Attitude, Commitment, Character.
When Doc first asked me to write this letter, I laughed at the irony that the night before I was racing to work with the words: “If you are not 5 minutes early you are late”, running through my mind. I find it amazing that after all this time his teachings have still stuck with me and become so crucial to life. Although many times one may struggle to even understand what Doc is saying, listen closely, for he has a wealth of knowledge he is willing to share that will help you through more than just a 90 minute soccer game.
Four years ago I sat in your exact shoes, as a selected member of the BHS Women’s Soccer team. And boy did we have some fun. I loved this team, especially during our 2014 season (my senior year) as we started out at a summer tournament in which we all felt we had a LOT of practice to do going into the season. As we were all circled up together arm in arm, a sweaty mess, we were approached with a trophy. We had placed first in the tournament.
We were all somewhat stunned and looked around and erupted into a great deal of laughter, none of us expecting this title. But alas, the first trophy for the BHS Women’s Soccer team was added into the cabinet at school. Part of each and every one of us was proud and excited for the fall. My name is Hannah Glover, but to Doc and my team I was always known as “Gloves”. I played for Doc and Fligg from 2010-2014 as part of the BHS Women’s Soccer Team. When I wasn’t playing on the field for Doc, I was in the boxing ring at his gym, participating in a UKSD street soccer game, or begging him to take over as coach of the lacrosse team so we could still play.
I enjoyed high school, and I loved this soccer team. I loved the level of respect, sitting together with my teammates at lunch, dressing together on game days, and being proud to represent my team. Together we accomplished things. We were one as a team. One person left trash and we all ran sprints (unless one special team captain picked up dog poop and then we ran one less sprint). This is so important to remember, you are ONE and in this TOGETHER. You do not have to be best friends with everyone on this team but being a good teammate is so imperative. Although I was not best friends with every member of my team in high school, I sure would have done anything to help every single one of them. Each day at practice we worked together and although it was hard work, and a lot of commitment, we had so much fun and from this became great friends.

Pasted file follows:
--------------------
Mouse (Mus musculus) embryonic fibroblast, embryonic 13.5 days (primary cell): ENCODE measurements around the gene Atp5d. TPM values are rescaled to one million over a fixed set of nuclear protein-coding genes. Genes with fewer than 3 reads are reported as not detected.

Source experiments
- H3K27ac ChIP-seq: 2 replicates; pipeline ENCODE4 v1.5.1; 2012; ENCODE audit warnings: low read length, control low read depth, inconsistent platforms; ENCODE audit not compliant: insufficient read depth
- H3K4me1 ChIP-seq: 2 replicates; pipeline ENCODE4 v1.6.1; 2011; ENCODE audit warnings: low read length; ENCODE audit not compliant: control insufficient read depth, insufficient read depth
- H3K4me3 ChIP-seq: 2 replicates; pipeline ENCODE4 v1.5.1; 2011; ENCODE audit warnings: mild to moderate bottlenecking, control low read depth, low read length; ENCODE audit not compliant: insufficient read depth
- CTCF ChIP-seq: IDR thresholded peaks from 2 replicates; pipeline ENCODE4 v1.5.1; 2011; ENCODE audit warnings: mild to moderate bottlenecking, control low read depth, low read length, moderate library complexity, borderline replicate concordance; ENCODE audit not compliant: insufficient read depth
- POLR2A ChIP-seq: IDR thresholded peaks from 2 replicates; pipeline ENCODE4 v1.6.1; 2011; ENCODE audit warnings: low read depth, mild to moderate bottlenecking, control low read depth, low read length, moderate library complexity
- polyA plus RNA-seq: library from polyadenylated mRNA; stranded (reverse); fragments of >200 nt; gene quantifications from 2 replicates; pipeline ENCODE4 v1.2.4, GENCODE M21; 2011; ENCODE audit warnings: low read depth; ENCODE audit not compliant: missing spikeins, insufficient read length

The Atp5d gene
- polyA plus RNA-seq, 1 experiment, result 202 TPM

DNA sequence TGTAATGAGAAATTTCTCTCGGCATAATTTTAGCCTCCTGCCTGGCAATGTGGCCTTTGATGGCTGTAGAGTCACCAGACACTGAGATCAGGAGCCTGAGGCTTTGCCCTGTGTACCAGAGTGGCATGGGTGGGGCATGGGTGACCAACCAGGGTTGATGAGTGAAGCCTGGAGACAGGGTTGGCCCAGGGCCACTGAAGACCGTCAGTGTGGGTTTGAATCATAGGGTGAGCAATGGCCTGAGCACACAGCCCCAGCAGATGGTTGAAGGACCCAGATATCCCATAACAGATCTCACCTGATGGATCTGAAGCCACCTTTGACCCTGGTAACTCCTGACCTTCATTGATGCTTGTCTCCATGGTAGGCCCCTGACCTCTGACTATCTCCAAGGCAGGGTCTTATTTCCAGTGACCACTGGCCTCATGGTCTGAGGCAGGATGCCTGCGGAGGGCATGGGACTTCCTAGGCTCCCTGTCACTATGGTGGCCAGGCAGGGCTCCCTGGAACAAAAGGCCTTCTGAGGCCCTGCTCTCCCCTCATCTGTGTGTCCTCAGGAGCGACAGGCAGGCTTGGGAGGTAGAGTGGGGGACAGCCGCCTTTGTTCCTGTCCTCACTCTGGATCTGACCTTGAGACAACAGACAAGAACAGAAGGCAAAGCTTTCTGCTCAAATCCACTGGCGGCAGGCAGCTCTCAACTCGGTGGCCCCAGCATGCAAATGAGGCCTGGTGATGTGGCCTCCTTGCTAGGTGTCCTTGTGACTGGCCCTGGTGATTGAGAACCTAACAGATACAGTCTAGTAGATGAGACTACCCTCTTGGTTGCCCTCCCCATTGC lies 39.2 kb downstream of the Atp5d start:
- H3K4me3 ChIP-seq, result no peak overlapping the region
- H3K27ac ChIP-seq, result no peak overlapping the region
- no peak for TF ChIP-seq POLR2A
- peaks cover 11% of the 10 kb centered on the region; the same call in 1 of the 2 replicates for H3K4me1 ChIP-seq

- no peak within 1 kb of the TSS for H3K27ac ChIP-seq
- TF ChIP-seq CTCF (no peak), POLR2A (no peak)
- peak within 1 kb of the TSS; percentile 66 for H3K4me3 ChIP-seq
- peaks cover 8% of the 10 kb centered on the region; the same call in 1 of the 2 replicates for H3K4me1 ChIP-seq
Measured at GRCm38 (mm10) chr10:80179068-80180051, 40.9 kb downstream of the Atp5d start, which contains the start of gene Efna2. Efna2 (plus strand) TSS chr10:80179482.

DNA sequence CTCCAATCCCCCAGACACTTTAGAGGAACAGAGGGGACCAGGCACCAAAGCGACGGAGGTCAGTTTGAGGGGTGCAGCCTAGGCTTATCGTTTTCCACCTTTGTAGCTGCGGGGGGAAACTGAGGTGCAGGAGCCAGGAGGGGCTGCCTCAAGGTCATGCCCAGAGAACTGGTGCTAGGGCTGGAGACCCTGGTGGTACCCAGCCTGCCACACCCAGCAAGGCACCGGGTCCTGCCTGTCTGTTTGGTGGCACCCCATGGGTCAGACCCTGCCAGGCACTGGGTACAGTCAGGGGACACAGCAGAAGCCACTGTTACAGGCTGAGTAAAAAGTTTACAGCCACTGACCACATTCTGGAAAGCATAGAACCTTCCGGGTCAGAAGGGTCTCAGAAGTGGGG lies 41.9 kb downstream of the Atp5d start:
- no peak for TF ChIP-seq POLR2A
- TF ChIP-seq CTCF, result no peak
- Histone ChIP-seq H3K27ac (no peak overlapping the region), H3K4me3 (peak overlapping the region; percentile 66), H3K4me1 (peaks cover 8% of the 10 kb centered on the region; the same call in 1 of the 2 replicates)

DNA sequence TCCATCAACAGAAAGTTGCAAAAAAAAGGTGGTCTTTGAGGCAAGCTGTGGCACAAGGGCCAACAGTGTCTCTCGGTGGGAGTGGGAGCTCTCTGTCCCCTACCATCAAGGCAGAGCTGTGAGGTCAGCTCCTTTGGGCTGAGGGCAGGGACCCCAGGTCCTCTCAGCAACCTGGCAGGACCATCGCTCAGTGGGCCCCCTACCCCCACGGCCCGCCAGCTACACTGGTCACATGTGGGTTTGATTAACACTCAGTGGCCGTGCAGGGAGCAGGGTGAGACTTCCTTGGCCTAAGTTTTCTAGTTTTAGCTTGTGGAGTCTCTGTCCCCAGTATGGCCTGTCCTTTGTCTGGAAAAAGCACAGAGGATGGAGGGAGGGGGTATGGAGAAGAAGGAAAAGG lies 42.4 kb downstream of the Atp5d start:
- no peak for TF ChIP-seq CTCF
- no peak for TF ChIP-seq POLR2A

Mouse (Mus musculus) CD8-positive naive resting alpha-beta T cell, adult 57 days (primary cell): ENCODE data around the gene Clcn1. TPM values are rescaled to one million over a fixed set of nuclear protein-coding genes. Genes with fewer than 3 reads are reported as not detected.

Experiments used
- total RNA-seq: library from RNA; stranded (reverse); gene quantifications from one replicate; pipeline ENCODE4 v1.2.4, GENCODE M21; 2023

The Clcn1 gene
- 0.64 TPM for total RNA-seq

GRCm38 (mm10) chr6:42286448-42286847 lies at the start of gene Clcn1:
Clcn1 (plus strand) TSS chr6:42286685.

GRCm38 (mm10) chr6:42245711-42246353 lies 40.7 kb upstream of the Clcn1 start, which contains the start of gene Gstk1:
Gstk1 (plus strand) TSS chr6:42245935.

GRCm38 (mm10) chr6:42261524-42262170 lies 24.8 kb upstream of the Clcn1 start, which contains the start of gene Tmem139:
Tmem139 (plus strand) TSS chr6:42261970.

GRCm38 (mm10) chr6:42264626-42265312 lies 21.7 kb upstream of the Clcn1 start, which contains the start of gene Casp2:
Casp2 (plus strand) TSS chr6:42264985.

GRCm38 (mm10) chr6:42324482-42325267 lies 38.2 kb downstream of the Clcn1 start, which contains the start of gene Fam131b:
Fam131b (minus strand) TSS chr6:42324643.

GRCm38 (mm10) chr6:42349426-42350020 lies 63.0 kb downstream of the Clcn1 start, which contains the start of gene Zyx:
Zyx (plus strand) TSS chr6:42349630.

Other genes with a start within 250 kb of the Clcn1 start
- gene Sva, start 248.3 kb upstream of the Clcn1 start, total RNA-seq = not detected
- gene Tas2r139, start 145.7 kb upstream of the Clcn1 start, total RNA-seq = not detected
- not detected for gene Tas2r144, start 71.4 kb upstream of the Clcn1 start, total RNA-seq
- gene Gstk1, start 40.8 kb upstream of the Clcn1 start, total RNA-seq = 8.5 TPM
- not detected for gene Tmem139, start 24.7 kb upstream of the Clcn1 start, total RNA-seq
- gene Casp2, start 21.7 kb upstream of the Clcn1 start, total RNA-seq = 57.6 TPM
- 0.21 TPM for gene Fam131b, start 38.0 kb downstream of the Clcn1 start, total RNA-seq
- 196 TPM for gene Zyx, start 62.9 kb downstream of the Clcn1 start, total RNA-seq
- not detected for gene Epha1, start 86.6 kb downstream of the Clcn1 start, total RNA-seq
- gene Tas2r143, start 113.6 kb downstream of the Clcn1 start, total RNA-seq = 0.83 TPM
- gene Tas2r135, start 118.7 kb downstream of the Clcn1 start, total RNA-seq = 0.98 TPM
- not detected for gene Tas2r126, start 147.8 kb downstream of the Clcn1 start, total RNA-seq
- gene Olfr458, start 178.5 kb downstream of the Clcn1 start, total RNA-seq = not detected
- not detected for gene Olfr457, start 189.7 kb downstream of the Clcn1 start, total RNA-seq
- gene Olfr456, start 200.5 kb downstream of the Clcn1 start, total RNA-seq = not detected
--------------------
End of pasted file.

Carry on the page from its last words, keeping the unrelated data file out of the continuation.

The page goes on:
I was by no means close to the best player on the team, Doc will tell you that. But he saw something in me that I may not have even seen in myself at the time. I was a team player. When we were running sprints I was cheering everyone on, if I was done with my mile run and saw someone towards the end looking ready to quit I would run another lap just to help them see it through, when I was on the bench I was still in good spirits and rooting for each and every girl on that field. This kind of attitude is infectious, and before long I noticed my attitude spread down the line of my team. I never realized until later that these qualities I exercised on that field and at practice made me a good player. My senior year I won the sportsmanship award. Doc said, “The house could be on fire and this girl would still find the good in the situation”. And this is still true for me today. In life you do not have to be the most talented at what you do, you do not have to be a natural born star, but your attitude about every situation will dictate how far you make it.
As I graduated from high school and moved on to pursue a nursing degree at Saint Anselm College I missed being out on that field entirely. And so I begged Doc to let me help out with tryouts that summer. And the summer after that. And so on. Whether it be on the field, off the field, volunteering my time, playing futsal, street soccer, or within the boxing gym, I was constantly learning something from Doc that I carried with me into college. I do not think I have ever been late to something in my life. And I used to cringe as I watched people show up late, for I knew what this meant to Doc. This means zero respect and that you do not care, you made ZERO effort to be there.